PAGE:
Metabolic preferences of a chemoautotrophic thermophilic microorganism
Fernandes Martins, Maria Clara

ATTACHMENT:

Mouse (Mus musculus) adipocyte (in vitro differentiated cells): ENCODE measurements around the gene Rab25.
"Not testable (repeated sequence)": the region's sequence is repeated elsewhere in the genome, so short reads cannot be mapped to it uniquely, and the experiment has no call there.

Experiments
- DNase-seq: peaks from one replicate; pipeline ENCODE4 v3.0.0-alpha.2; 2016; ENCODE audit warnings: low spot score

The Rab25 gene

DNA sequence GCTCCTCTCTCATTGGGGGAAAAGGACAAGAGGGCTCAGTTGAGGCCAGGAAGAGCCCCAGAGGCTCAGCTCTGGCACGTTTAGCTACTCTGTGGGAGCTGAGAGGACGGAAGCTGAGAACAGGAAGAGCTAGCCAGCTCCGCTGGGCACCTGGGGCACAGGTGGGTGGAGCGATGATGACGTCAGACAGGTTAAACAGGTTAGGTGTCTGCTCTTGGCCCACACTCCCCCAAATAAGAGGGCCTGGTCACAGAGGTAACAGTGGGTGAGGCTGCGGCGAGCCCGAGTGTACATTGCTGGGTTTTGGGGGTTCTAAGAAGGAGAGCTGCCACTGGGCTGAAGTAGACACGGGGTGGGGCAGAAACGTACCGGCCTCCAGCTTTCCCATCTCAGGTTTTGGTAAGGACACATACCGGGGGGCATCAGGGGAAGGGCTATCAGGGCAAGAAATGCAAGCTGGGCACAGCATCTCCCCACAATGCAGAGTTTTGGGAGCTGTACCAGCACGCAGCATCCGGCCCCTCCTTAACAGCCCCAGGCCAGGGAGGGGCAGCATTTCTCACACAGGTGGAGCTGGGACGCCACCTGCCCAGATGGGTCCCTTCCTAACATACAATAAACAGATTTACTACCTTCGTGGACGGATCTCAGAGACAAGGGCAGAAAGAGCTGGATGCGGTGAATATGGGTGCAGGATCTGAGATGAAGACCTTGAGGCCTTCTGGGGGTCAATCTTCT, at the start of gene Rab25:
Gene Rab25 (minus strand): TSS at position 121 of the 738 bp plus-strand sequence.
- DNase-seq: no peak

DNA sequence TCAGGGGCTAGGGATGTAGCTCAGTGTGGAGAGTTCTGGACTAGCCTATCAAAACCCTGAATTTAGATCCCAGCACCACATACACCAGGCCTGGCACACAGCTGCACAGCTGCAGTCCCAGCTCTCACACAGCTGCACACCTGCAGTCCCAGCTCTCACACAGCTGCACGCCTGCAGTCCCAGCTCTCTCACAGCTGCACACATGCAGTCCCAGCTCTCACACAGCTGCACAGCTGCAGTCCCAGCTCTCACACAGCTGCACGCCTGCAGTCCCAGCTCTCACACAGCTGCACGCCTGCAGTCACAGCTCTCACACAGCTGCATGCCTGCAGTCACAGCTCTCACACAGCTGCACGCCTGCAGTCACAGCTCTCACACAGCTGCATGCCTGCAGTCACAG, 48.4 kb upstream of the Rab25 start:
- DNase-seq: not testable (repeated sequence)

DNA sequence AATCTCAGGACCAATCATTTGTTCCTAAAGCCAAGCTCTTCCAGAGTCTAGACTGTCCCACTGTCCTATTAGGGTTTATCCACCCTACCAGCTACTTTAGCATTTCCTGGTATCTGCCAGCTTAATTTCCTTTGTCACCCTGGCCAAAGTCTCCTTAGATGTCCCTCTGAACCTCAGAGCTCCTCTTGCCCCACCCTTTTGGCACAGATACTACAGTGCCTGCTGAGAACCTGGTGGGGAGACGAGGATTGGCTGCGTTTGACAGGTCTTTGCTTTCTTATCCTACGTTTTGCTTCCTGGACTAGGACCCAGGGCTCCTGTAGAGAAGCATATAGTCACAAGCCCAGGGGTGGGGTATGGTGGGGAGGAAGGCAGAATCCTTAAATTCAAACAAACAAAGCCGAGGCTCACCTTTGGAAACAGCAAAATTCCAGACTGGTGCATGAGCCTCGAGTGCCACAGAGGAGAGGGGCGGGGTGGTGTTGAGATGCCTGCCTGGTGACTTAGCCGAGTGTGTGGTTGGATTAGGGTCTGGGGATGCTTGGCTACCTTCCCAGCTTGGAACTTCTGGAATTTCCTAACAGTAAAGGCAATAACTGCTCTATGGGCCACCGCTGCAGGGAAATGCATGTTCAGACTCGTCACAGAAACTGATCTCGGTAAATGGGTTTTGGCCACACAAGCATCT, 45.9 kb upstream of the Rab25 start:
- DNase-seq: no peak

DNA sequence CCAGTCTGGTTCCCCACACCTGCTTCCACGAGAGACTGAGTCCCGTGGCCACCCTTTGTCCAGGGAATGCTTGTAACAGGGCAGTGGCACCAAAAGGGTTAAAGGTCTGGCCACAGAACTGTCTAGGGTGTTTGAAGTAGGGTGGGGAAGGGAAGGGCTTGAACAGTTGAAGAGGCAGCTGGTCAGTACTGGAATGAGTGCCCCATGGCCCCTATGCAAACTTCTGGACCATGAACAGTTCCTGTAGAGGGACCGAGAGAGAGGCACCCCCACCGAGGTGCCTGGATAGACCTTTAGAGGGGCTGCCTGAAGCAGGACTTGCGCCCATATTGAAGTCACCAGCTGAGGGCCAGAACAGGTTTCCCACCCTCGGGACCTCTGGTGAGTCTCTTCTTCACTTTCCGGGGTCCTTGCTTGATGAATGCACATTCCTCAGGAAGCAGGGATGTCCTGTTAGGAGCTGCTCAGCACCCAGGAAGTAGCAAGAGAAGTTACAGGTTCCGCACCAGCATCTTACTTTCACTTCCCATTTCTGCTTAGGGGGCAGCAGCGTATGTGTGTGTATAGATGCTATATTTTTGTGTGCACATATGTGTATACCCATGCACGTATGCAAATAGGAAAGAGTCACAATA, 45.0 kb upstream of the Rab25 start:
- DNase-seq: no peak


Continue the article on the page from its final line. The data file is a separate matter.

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High-temperature chemotrophic hot springs in Yellowstone National Park are inhabited by microorganisms that subsist on varied substrates supplied primarily by water-rock interactions. Hydrogen oxidation is a particularly important metabolism for many such microorganisms and helps fuel chemoautotrophic growth. Hydrogen-oxidizing microorganisms (hydrogenotrophs) living in YNP are capable of coupling this activity to the reduction of oxidants, including oxygen and ferric iron. We’ve observed seemingly contradictory metabolic preferences carried out by a chemoautotrophic, thermophilic, hydrogenotroph in the ‘Roadside East’ hot spring (pH 3.0, 82.4°C). Sediment-associated communities from the source of this spring are dominated by a species of Metallosphaera (80% of the total community) which has the genomic potential for hydrogen oxidation with [NiFe]-hydrogenases. Additionally, we have shown the ability of this organism to oxidize hydrogen in laboratory cultures. However, net microbial hydrogen oxidation is not measured in situ in this spring, but we can observe the presence of iron oxides in this spring. The Metallosphaera species present in this community is seemingly conducting iron oxidation coupled with oxygen reduction instead of hydrogen oxidation, a process which yields less energy. Here I present preliminary work aimed at investigating why this microorganism is using iron oxidation instead of hydrogen oxidation, with both metabolisms requiring oxygen, often limited in hot springs. Results will be discussed in light of the ability of a putative Metallosphaera isolate from Roadside East to conduct both metabolisms. Further, results will be discussed from laboratory competition experiments determining metabolic preferences when both iron and hydrogen are available.